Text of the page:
I’m sure that you’ve heard the big news from early this week. No, not about the Army National Guard cutting both their NASCAR sponsorship of Dale Earnhardt, Jr. and their IndyCar sponsorship of Graham Rahal following this season. I’m talking about the news about Milka Duno signing a deal to drive in “select” NASCAR Nationwide Series races for RAB Racing (though very few details were provided).
Naturally, the team hyped up the signing as much as they could. One of my favorite lines from the team’s announcement on their website include calling Duno a “multiple race-winning driver” which, while technically true is rather laughable when you look into how she won (I’ll go over those wins shortly).
You have to love though how RAB Racing talked about Duno running IndyCar and ARCA over the last few seasons… with no mention of her results from either of those endeavors (I’ll give you a hint… they’re bad. Really, really bad).
Hyping up a 7th place finish in the points in a series such as ARCA, where only 8 drivers (including 79-year-old James Hylton) ran every race is pretty laughable, especially when that 7th place points finish was still behind someone that missed a race. So she got a pole at Talladega… and then crashed and finished 29th.
In 47 ARCA starts, she’s managed 4 lead lap finishes: 1 at Talladega in 2011, 1 at Toledo in 2011 (where nearly 80 laps- 39%- of the race were run under caution), 1 at New Jersey Motorsports Park in 2012, and the rain-shortened 2013 Kansas race. Not exactly impressive. But even a 4-for-47 record in ARCA beats her IndyCar record, where she has a grand total of 0 lead lap finishes in 43 races. That’s right, 0. Not a single one. Hell, in IndyCar she even garnered the distinction of getting put on probation because she was a hazard on track. That’s not a joke (though it should be): Milka Duno was so slow in her one full IndyCar season that series officials put her on probation for being too slow.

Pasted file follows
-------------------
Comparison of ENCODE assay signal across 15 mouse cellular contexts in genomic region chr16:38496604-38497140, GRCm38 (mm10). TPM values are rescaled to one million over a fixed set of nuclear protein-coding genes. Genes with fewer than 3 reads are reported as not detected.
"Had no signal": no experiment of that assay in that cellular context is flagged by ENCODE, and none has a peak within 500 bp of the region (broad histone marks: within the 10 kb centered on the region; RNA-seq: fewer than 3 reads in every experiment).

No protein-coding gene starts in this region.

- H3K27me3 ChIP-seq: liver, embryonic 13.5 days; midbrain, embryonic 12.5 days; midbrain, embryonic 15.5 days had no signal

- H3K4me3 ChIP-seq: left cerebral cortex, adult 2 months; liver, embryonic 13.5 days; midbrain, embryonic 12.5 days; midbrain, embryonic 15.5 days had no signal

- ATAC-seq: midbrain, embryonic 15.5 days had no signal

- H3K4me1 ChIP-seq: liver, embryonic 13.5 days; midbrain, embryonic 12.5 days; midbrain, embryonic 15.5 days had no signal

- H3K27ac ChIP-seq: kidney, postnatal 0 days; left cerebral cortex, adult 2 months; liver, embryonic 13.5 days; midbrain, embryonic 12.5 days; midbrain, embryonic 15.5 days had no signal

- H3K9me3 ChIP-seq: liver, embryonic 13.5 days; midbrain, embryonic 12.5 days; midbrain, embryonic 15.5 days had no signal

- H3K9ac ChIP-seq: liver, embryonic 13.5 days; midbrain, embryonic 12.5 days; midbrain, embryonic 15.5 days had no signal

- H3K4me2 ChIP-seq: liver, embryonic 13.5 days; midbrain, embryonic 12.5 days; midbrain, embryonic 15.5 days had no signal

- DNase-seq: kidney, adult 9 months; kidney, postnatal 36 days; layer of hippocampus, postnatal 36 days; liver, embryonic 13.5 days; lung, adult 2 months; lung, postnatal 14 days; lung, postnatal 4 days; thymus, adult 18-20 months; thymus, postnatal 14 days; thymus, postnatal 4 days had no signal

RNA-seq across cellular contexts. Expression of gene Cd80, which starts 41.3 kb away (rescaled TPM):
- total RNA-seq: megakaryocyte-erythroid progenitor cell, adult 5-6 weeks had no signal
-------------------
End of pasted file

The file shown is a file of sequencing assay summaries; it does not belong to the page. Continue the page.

Even Milka Duno’s Victories in Sportscars Sometimes Somehow Feel Like Losses
“But wait!” her supporters say. What about her 8 wins in sports car racing? Surely, those have to be worth something! Well, okay. She garnered 8 victories between the old Grand-Am Series (3) and the American Le Mans Series (5) in a combined 64 starts between 2000 and 2004. She went 3-for-44 in Grand-Am while going a more impressive 5-for-20 in ALMS. But let’s look at those wins, shall we?
Grand-Am. I’ll start with the more impressive victories. 3 wins, 2 in 2004 and 1 in 2005. In 2004, while teamed with Andy Wallace, Milka Duno managed to win both races at Homestead-Miami Speedway. In 2005, teamed with Wallace and Jan Lammers, Milka Duno was part of the race-winning team at the 6 Hours of Mont-Tremblant. I actually will give Duno some credit here, as you have to be at least somewhat competent to run endurance races in a sports car and be competitive. So she had a flash of competence behind the wheel a decade ago. Congrats! That really doesn’t make up for the 9 seasons between her last victory and now, full to the brim of all of her awfulness does it?
ALMS. You would think that 4 wins and 6 podiums in 7 starts in the 2001 season would be impressive. It is, to a point. Let’s break down Milka Duno’s 5 ALMS victories. First up, the 2001 season.